4. Successful students will analyze a variety of perceptions, representations, and/or discourses about environments and humans within them. 

Expected Learning Outcomes: 

Successful students are able to: 

1.1. Engage in critical and logical thinking about the topic or idea of the theme. 

1.2. Engage in an advanced, in-depth, scholarly exploration of the topic or idea of the theme. 

2.1. Identify, describe, and synthesize approaches or experiences as they apply to the theme. 

2.2. Demonstrate a developing sense of self as a learner through reflection, self-assessment, and creative work, building on prior experiences to respond to new and challenging contexts. 

3.1. Engage with the complexity and uncertainty of human-environment interactions. 

3.2. Describe examples of human interaction with and impact on environmental change and transformation over time and across space. 

4.1. Analyze how humans' interactions with their environments shape or have shaped attitudes, beliefs, values, and behaviors. 

4.2. Describe how humans perceive and represent the environments with which they interact. 

4.3. Analyze and critique conventions, theories, and ideologies that influence discourses around environments. 

Text

Goals: 

1. Successful students will analyze an important topic or idea at a more advanced and in-depth level than in the Foundations component. [Note: In this context, "advanced" refers to courses are e.g., synthetic, rely on research or cutting-edge findings, or deeply engage with the subject matter, among other possibilities.]

2. Successful students will integrate approaches to the theme by making connections to out-of-classroom experiences with academic knowledge or across disciplines and/or to work they have done in previous classes and that they anticipate doing in future. 

3. Successful students will explore and analyze a range of perspectives on migration, mobility, and immobility, including causes and effects, personal or group experiences, or artistic expression. 

4. Successful students will explain a variety of scholarly or artistic approaches to understanding mobility and immobility, and analyze how texts, perceptions, representations, discourses, or artifacts represent these concerns.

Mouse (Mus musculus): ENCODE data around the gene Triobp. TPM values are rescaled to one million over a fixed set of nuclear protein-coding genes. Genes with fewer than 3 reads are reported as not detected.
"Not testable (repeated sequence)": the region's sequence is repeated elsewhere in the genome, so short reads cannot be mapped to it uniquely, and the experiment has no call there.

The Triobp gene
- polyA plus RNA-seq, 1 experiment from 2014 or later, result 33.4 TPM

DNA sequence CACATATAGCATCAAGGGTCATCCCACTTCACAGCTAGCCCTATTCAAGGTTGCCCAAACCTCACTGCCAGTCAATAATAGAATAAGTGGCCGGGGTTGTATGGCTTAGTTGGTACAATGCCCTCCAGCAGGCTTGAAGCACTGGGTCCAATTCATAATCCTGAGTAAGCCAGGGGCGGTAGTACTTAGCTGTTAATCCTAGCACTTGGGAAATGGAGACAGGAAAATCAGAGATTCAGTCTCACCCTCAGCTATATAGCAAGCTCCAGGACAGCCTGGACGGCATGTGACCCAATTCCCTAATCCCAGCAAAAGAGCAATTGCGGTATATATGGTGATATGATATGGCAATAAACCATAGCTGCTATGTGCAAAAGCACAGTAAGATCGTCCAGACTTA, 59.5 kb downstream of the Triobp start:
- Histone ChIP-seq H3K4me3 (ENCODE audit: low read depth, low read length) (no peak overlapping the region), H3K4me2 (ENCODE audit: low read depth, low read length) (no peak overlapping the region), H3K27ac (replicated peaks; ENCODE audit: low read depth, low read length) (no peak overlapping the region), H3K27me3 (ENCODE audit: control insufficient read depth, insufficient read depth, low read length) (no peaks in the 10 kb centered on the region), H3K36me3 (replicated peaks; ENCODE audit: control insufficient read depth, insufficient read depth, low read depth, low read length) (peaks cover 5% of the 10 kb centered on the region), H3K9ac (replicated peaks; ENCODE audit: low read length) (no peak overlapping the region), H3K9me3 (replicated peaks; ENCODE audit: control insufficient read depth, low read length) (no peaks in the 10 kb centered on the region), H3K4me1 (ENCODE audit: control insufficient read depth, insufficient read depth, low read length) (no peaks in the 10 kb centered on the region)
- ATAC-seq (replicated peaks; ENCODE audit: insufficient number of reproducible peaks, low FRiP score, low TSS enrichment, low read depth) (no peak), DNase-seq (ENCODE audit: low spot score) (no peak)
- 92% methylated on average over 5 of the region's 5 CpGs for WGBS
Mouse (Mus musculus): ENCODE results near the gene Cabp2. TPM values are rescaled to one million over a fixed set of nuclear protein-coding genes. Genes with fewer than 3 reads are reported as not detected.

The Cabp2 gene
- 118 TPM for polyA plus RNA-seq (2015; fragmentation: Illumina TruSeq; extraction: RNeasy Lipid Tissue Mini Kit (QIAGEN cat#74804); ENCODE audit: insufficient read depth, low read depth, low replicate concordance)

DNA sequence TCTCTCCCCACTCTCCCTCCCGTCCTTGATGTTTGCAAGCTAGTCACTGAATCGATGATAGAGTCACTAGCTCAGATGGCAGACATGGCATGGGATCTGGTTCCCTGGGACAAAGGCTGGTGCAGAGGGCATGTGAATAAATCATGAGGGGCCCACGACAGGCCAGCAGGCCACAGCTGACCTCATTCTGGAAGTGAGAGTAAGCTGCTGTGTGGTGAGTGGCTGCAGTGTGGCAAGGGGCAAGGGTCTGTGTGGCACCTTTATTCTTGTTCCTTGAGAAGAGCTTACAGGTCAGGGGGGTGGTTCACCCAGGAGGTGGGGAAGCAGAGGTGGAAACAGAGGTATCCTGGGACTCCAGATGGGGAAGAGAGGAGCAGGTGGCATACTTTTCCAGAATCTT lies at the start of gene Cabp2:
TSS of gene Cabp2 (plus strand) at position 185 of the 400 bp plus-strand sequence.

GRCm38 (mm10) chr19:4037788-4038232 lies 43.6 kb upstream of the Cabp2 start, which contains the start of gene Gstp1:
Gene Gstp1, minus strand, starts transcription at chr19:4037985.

Expected Learning Outcomes: 

Successful students are able to: 

1.1. Engage in critical and logical thinking about the topic or idea of the theme. 

1.2. Engage in an advanced, in-depth, scholarly exploration of the topic or idea of the theme. 

2.1. Identify, describe, and synthesize approaches or experiences as they apply to the theme. 

2.2. Demonstrate a developing sense of self as a learner through reflection, self-assessment, and creative work, building on prior experiences to respond to new and challenging contexts. 

3.1. Explain environmental, political, economic, social, or cultural causes of migration, mobility, and/or immobility. 

3.2. Describe and analyze diverse experiences or portrayals of migration, mobility, or immobility (e.g., migration, incarceration, disability, or flight) and the complex effects of these phenomena on individuals, societies, institutions, and/or places. 

4.1. Discuss how migration, mobility, or immobility have shaped attitudes, beliefs, behaviors, and values of individuals and/or institutions. 

4.2. Describe how people (e.g., scholars, artists, scientists, etc.) perceive or represent migration, mobility, or immobility and critique conventions, theories, and/or ideologies that influence such perceptions or representations. 

Text

Goals: 

1. Successful students will analyze an important topic or idea at a more advanced and in-depth level than in the Foundations component. [Note: In this context, "advanced" refers to courses that are e.g., synthetic, reply on research or cutting-edge findings, or deeply engage with the subject matter, among other possibilities.]

2. Successful students will integrate approaches to the theme by making connections to out-of-classroom experiences with academic knowledge or across disciplines and/or to work they have done in previous classes and that they anticipate doing in future. 

3. Successful students will experience and examine mathematics as an abstract formal system accessible to mental manipulation and/or mathematics as a tool for describing and understanding the natural world. 

Expected Learning Outcomes: 

Successful students are able to: 

1.1. Engage in critical and logical thinking about the topic or idea of the theme. 

1.2. Engage in an advanced, in-depth, scholarly exploration of the topic or idea of the theme. 

2.1. Identify, describe, and synthesize approaches or experiences as they apply to the theme. 

2.2. Demonstrate a developing sense of self as a learner through reflection, self-assessment, and creative work, building on prior experiences to respond to new and challenging contexts. 

3.1. Analyze and describe how mathematics functions as an idealized system that enables logical proof and/or as a tool for describing and understanding the natural world. 

Text

Goals: 

1. Successful students will analyze an important topic or idea at a more advanced and in-depth level than in the Foundations component. [Note: In this context, "advanced" refers to courses that are e.g., synthetic, reply on research or cutting-edge findings, or deeply engage with the subject matter, among other possibilities.]

2. Successful students will integrate approaches to the theme by making connections to out-of-classroom experiences with academic knowledge or across disciplines and/or to work they have done in previous classes and that they anticipate doing in future. 

3. Successful students will appreciate the time depth of the origins and evolution of natural systems, life, humanity, or human culture, and the factors that have shaped them over time.